A commentator has just let me know that recently some of his comments have disappeared. Has anyone else had this problem? I moderate comments here because a few years ago a war erupted in the comments that I had to put a stop to because it was irrelevant to the blog. But I so rarely delete a comment that I haven't actually done so for the last few years! So, if anyone else has had a problem, I will simply stop moderation entirely and we can see how that goes.

Just let me know!

For a reward, a Wigmore Hall live streaming concert on right now: Ailish Tynan & Iain Burnside in a lieder recital:

Tuesday, June 16, 2020

Bach Concert Today

Delighted to see the Netherlands Bach Society is still cranking them out. They just posted this lovely performance today:

Great resonant lower strings.

Tabula Rasa: Preliminary Observations

Tabula Rasa is a composition by the Estonian composer Arvo Pärt, written in 1977. From 1968 to 1976 Pärt withdrew from public presence to re-evaluate and re-think music composition. After he emerged with a new style, called Tintinnabuli, Tabula Rasa was one of the first pieces to be written. This is likely the origin of the title--he was beginning with a "blank slate." From Wikipedia:
Musically, Pärt's tintinnabular music is characterized by two types of voice, the first of which (dubbed the "tintinnabular voice") arpeggiates the tonic triad, and the second of which moves diatonically in stepwise motion.
This kind of approach has been attributed to Pärt's study of chant. The unusual orchestration, including a prepared piano, is because of the occasion of the commission when Pärt was asked for a piece to accompany the premiere of Alfred Schnittke's Concerto Grosso which has a similar orchestration.

There are two movements, Ludus ("game" in Latin) and Silentium ("silence") each between ten and fifteen minutes in length. Here is the first recording with Gidon Kremer:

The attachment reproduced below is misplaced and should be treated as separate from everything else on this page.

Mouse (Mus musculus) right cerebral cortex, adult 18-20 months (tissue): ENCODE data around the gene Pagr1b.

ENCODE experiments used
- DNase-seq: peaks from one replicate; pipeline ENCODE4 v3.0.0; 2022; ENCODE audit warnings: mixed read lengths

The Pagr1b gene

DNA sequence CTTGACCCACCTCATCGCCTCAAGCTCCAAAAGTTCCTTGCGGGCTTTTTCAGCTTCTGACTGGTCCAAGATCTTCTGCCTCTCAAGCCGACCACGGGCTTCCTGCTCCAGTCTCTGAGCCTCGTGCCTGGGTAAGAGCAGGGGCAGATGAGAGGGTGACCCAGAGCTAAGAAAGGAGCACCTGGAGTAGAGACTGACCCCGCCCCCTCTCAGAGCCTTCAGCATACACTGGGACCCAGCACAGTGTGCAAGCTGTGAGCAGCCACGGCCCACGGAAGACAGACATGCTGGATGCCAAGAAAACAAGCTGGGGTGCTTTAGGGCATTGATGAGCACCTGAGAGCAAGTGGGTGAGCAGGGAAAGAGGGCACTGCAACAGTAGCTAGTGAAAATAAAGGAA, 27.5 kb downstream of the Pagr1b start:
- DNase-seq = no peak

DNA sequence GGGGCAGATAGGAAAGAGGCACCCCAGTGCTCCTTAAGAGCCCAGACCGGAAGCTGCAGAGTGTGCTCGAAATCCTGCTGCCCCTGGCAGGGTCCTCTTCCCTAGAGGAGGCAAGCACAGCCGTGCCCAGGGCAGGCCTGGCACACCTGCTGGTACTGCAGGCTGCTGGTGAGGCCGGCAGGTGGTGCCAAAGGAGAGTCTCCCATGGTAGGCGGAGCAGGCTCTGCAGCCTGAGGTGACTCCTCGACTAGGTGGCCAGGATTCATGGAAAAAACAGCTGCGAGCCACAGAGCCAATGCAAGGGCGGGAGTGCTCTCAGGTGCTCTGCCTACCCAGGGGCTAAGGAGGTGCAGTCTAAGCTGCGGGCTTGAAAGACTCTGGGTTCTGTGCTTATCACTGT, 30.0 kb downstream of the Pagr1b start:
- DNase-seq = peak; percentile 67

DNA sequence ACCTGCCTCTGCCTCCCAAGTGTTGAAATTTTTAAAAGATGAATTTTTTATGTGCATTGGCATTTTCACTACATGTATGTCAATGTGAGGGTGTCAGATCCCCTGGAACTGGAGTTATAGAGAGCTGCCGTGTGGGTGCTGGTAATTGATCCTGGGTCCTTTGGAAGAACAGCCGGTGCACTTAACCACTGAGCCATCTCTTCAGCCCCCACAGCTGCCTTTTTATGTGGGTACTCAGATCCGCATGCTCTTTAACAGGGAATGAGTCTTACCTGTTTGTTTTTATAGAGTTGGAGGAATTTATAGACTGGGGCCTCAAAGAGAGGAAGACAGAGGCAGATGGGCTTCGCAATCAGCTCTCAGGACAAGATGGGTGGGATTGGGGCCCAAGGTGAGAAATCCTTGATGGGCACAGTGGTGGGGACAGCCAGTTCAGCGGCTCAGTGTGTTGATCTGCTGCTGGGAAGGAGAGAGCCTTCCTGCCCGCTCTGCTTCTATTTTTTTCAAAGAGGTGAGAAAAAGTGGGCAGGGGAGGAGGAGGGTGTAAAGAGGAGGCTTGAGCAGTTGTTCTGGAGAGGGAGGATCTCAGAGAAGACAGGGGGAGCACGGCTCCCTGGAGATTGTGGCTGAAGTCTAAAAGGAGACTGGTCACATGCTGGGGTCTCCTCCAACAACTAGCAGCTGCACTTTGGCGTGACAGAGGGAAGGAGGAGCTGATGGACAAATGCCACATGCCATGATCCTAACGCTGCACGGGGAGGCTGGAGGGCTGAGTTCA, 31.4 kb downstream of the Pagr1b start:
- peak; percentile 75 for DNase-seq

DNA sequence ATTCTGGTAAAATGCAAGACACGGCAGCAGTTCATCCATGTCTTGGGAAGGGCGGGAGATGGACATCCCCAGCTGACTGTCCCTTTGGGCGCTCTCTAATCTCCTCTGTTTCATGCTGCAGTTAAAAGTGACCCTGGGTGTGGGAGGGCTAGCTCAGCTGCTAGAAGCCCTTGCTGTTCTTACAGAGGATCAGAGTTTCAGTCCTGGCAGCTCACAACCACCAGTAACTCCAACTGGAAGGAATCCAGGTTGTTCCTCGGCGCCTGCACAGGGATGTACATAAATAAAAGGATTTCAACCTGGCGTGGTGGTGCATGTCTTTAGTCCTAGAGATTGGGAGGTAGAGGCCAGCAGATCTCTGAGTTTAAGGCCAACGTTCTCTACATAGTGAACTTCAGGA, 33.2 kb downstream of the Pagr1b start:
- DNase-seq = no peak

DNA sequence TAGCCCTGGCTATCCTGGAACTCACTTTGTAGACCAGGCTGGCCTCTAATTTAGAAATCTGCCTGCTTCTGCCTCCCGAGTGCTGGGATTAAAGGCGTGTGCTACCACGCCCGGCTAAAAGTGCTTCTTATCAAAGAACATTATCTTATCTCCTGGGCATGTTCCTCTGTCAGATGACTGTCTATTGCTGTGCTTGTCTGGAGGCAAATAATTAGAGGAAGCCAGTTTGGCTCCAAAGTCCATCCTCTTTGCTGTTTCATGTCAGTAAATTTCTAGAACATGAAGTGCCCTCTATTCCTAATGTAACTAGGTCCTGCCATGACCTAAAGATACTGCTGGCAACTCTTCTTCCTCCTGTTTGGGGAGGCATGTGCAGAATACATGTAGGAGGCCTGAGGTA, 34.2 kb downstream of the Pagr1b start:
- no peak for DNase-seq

The first part, Ludus, has a kind of Baroque structure with a ritornello alternating with ornamental sections for the solo violins. The chord in the low register of the prepared piano functions the way the large gong does in gamelan music, punctuating larger sections.

The first thing we hear is a fermata A in the solo instruments at the two extremes of the range. Then a long pause. I thought I was the only one to use the time signature 8/2! Then the ritornello starts. I’m using that term because it keeps coming back and, well, it just sounds like a ritornello.

Harmonically this is very simple as A minor, or rather the aeolian mode, is arpeggiated with a few neighbor tones. The complexities come with the rhythmic treatment which at first also seems quite simple. The ritornello is in 4/4. But little anomalies creep in. The fourth bar of the ritornello is punctuated with a deep harmony in the piano, an A minor chord doubled. From the instructions for preparation, it looks as if the upper A minor triad is prepared while the one below the bass clef is not, so the chord sounds fairly clearly but with some complex overtones. A couple of measures later we hear the bell-like prepared tones, first in a 5/4 measure, then in a 6/4 measure. Another Grand Pause ensues, this time in a measure of 7/2. That is a lot of metric variety for so few notes. This kind of structure continues for a while with the solo instruments continuing to vary their statements between the ritornelli and with the Grand Pause being reduced by one half note each time it returns.

I think that is all I will say today. Tomorrow I will try to take an overview of the whole movement. In the meantime, here is a live performance of the first movement with Gil Shaham, Adele Anthony, Erik Risberg and Neeme Järvi conducting the Göteborgs Symphony.

Sunday, June 14, 2020

Today's Concert from Wigmore Hall, Paul Lewis, piano

From just a few days ago, Paul Lewis plays the Beethoven "Moonlight" Sonata and the Schubert G major sonata.

The commentator mentions that backstage, in the Green Room, the walls are covered with photos, with autographs, of the great artists who have played there. Seems like every great musician you have ever heard of, from Arthur Rubinstein to Jascha Heifetz, is there. Let me tell you, as a young musician making his debut there, it was seriously daunting gazing on these photos.

Skill-Testing Question